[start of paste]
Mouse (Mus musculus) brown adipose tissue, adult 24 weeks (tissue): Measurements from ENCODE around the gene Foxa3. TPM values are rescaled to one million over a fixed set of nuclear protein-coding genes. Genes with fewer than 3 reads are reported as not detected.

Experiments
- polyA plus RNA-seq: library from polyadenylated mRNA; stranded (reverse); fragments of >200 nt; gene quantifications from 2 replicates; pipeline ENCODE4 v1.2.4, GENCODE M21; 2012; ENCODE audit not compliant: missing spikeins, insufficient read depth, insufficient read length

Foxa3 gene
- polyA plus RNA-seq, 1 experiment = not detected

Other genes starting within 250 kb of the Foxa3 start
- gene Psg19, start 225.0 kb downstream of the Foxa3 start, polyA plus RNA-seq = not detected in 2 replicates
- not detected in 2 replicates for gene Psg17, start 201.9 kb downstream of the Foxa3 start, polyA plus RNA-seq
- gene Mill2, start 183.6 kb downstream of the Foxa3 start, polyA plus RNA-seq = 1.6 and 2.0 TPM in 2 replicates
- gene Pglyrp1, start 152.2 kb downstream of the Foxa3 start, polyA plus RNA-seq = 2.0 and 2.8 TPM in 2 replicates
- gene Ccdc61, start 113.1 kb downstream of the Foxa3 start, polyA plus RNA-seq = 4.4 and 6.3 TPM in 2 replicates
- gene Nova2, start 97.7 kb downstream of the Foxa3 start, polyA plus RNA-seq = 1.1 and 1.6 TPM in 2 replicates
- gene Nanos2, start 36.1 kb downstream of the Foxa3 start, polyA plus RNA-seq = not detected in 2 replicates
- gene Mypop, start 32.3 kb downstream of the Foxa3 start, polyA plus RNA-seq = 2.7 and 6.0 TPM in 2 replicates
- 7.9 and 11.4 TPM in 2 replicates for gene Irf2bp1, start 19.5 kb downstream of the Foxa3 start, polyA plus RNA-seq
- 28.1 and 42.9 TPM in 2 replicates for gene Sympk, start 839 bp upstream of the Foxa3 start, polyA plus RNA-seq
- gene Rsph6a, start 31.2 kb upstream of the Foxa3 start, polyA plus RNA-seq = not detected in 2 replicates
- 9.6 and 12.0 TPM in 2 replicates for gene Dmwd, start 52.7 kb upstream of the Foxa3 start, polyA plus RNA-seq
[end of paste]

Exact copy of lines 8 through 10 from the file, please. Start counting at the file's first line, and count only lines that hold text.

- not detected in 2 replicates for gene Psg17, start 201.9 kb downstream of the Foxa3 start, polyA plus RNA-seq
- gene Mill2, start 183.6 kb downstream of the Foxa3 start, polyA plus RNA-seq = 1.6 and 2.0 TPM in 2 replicates
- gene Pglyrp1, start 152.2 kb downstream of the Foxa3 start, polyA plus RNA-seq = 2.0 and 2.8 TPM in 2 replicates